But IF there is a proper game education, let's say a 4 year bachelor program for game programming for example, would those grads be starting at a beginner level salary or 4 year experience salary? Since all they SHOULD be doing in that time is learning and building up a portfolio.

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But IF there is a proper game education, let's say a 4 year bachelor program for game programming for example, would those grads be starting at a beginner level salary or 4 year experience salary? Since all they SHOULD be doing in that time is learning and building up a portfolio.


No. If you've never worked on a professional game you are an entry level, no matter what your past hobby/educational experience. Not having worked professionally in the industry == no experience.

In school you will be on team sizes that max at about 15 people (but more likely 2-3 people). A AAA game team is 50-100 people. It's a fundamentally different game; as a noob to the industry, you'll find that the code you write will generally have effects on systems you didn't even know existed. Professional experience is 10% ability bonus and 90% "working with others" bonus.

You could be the best single programmer in the world, but if you've never worked on a big team before, you're going to suck all over the place and need to be mentored.

-me

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Original post by Dolf
But IF there is a proper game education, let's say a 4 year bachelor program for game programming for example, would those grads be starting at a beginner level salary or 4 year experience salary? Since all they SHOULD be doing in that time is learning and building up a portfolio.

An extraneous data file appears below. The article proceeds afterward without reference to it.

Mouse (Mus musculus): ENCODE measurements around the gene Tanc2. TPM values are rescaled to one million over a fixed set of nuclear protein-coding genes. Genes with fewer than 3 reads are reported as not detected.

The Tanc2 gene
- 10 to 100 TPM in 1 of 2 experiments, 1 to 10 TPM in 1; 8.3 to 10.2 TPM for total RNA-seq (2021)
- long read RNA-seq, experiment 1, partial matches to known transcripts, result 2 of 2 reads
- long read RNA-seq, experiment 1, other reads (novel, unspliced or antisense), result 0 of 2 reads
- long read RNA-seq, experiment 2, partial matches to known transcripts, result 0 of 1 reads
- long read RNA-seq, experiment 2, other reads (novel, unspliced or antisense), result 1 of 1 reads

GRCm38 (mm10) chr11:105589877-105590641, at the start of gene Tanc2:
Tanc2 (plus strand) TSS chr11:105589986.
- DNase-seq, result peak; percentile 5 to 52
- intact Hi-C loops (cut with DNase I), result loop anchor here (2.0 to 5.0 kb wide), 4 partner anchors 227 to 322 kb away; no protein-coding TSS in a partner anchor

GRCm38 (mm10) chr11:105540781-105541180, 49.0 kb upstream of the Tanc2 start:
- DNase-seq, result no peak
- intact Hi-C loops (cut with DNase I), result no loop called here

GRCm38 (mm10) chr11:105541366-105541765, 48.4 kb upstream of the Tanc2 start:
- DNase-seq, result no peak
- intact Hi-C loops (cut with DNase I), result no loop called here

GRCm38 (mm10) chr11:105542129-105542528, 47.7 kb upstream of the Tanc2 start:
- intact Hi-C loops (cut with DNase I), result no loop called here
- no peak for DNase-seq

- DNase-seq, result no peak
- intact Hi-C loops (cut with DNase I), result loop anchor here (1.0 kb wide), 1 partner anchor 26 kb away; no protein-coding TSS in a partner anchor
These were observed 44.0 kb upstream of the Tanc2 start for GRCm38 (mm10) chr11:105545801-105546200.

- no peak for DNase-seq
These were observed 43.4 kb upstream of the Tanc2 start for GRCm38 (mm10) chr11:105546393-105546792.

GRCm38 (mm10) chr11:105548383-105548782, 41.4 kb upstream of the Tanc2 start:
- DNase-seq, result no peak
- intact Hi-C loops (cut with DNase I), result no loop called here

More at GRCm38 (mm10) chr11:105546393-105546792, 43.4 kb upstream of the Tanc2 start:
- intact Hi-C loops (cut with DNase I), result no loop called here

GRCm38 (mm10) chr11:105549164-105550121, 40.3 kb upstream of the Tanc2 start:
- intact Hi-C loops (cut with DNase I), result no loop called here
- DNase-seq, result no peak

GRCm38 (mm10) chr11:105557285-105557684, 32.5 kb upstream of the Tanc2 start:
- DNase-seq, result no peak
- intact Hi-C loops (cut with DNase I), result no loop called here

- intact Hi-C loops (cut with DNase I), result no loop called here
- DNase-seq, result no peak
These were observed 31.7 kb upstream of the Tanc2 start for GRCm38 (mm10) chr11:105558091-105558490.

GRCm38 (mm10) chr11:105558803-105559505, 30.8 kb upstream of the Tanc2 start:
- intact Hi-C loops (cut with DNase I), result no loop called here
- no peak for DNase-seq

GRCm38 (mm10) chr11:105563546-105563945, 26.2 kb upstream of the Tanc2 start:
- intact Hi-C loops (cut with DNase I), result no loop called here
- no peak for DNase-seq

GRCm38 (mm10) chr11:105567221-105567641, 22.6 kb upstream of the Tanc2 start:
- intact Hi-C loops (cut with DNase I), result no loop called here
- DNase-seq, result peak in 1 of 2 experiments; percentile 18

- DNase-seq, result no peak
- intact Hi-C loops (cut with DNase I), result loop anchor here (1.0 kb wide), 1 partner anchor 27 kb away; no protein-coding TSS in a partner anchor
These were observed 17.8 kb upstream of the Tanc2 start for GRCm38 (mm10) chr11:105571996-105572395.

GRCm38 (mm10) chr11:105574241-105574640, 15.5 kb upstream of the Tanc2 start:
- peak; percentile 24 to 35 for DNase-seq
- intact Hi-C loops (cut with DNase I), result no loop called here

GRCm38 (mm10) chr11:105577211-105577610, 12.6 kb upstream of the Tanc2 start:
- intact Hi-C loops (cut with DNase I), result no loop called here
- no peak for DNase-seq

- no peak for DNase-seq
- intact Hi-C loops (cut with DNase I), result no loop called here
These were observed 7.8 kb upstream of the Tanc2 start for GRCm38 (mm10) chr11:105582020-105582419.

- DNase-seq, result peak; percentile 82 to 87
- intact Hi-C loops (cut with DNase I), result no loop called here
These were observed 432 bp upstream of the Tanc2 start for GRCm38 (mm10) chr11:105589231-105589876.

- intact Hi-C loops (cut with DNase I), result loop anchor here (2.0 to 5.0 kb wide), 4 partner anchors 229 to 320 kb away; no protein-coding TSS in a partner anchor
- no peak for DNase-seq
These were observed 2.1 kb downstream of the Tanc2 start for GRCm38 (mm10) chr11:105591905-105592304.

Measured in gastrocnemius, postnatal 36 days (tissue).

No. If you've never worked on a professional game you are an entry level, no matter what your past hobby/educational experience. Not having worked professionally in the industry == no experience.

In school you will be on team sizes that max at about 15 people (but more likely 2-3 people). A AAA game team is 50-100 people. It's a fundamentally different game; as a noob to the industry, you'll find that the code you write will generally have effects on systems you didn't even know existed. Professional experience is 10% ability bonus and 90% "working with others" bonus.

You could be the best single programmer in the world, but if you've never worked on a big team before, you're going to suck all over the place and need to be mentored.

-me


Palidine is correct with mentioning the experience. As an example the company I work for had two people join our team last winter. One joined with 9 years of non-game industry programming experience and one joined fresh from University. Both of them started with the same entry-level title (much to the first persons anger).

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It's a fundamentally different game; as a noob to the industry, you'll find that the code you write will generally have effects on systems you didn't even know existed.
QFE. This is exactly what I found for the month or so when I started (And I still find from time to time).

I broke quite a lot of code [smile]